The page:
New operation expands StandardAero’s footprint
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Hey there, time traveller!
This article was published 08/04/2015 (2857 days ago), so information in it may no longer be current.
STANDARDAERO is adding a strategic new business line to its already extensive operation for gas turbine engine maintenance repair and overhaul around Richardson International Airport.
The company, owned by Dubai Aerospace Enterprise Ltd., is making a multimillion-dollar investment in Winnipeg, effectively creating a new business called StandardAero Component Services (SACS) Canada.
The purchase and installation of several million dollars worth of machinery including new stripping and plating equipment will allow the Winnipeg operations to become an even larger player in the global business of engine parts repair.
“When it comes to the marketplace, component repair and overhaul is a growth business,” said Manny Atwal, vice-president of the new SACS Canada unit. “In the long term, we see a lot of future in that particular market.”
Among other things, the plan is to develop new repair services that are not currently available in the market. The company will work closely with engine original-equipment manufacturers (OEMs) as well as the aircraft fleet operators who are looking for better longevity for parts.
The new Winnipeg shop will support its own engine maintenance, repair and overhaul (MRO) customers and it will also develop business with third-party MRO facilities including those working on engines StandardAero does not currently service.
The company already operates a stand-alone component-repair facility in Cincinnati — down the street from a major General Electric engines plant — and the decision to build out the capabilities in Winnipeg is partly in recognition of the strength and expertise held in the Winnipeg shop.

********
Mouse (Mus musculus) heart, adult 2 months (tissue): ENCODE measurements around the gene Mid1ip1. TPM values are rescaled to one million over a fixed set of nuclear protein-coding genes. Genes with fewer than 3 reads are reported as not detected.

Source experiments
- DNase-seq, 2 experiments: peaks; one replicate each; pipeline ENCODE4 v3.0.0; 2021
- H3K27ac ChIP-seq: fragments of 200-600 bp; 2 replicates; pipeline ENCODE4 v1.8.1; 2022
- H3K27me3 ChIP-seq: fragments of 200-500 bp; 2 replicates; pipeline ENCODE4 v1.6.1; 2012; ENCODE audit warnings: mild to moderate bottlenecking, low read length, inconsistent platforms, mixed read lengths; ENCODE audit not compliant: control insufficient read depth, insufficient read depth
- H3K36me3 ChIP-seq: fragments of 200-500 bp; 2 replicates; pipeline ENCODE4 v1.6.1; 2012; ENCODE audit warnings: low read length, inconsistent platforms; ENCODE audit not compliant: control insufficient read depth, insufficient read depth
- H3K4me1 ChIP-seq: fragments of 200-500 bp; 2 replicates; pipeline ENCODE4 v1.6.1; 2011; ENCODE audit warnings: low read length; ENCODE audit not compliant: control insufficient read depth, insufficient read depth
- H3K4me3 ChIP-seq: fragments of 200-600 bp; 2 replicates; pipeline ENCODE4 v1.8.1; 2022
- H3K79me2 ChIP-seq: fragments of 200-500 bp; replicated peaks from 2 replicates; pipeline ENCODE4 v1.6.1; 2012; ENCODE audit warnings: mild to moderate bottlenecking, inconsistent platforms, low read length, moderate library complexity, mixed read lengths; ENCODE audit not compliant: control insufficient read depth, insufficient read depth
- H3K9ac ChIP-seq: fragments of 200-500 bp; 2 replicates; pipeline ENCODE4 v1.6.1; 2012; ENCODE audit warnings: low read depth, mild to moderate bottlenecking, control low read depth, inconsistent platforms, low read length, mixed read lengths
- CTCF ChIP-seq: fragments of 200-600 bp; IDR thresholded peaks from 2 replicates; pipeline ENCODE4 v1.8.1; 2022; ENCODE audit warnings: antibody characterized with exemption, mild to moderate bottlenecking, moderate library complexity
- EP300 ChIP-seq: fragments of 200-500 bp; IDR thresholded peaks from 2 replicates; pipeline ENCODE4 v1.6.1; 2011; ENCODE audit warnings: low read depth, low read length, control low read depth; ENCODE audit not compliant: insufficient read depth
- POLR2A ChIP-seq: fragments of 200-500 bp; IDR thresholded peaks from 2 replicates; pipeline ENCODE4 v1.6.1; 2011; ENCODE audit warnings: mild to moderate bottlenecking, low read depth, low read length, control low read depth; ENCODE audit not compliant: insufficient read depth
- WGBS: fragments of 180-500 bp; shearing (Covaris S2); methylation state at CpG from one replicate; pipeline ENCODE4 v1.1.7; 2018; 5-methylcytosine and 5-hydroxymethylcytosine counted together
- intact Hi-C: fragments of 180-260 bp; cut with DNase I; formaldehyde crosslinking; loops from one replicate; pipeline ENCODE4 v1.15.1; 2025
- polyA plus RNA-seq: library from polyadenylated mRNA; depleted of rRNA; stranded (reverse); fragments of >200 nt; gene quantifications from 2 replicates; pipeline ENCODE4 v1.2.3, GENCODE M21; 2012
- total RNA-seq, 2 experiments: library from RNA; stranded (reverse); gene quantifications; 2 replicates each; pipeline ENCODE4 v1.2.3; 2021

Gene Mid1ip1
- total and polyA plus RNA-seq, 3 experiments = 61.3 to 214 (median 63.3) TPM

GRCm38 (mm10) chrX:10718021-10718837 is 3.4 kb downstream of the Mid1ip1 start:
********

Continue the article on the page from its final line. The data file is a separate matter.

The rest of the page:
The Winnipeg shop will not duplicate what is already being done in Cincinnati. Atwal said certain repairs and process are better suited to be done in Winnipeg because of the existing skill set and the centre of excellence that exists here.
“Winnipeg is strategically important to StandardAero,” Atwal said. “We want to make sure we have good scale and base and growth in Winnipeg.”
The company intends to use its existing workforce in Winnipeg — about 1,400 people — for the initial ramp-up phase, but the plan is for that business to continue to grow, suggesting additions to the workforce would be needed in the future.
Some of the new lines will be up and running by the fourth quarter of this year, and additional fitting out will occur next year.
As well as new equipment, the multimillion-dollar investment will include a complete redesign of the interior space at its so-called Plant Three on Sargent Avenue — the site of a fire last year — optimizing product flow, using monitoring systems for improved process control and installing a dedicated research and development line.
The company currently operates in 12 buildings with about 665,000 square feet of space in Winnipeg. Its Cincinnati shop is about 250,000 square feet, with about 400 employees.
Martin Cash has been writing a column and business news at the Free Press since 1989. Over those years he’s written through a number of business cycles and the rise and fall (and rise) in fortunes of many local businesses.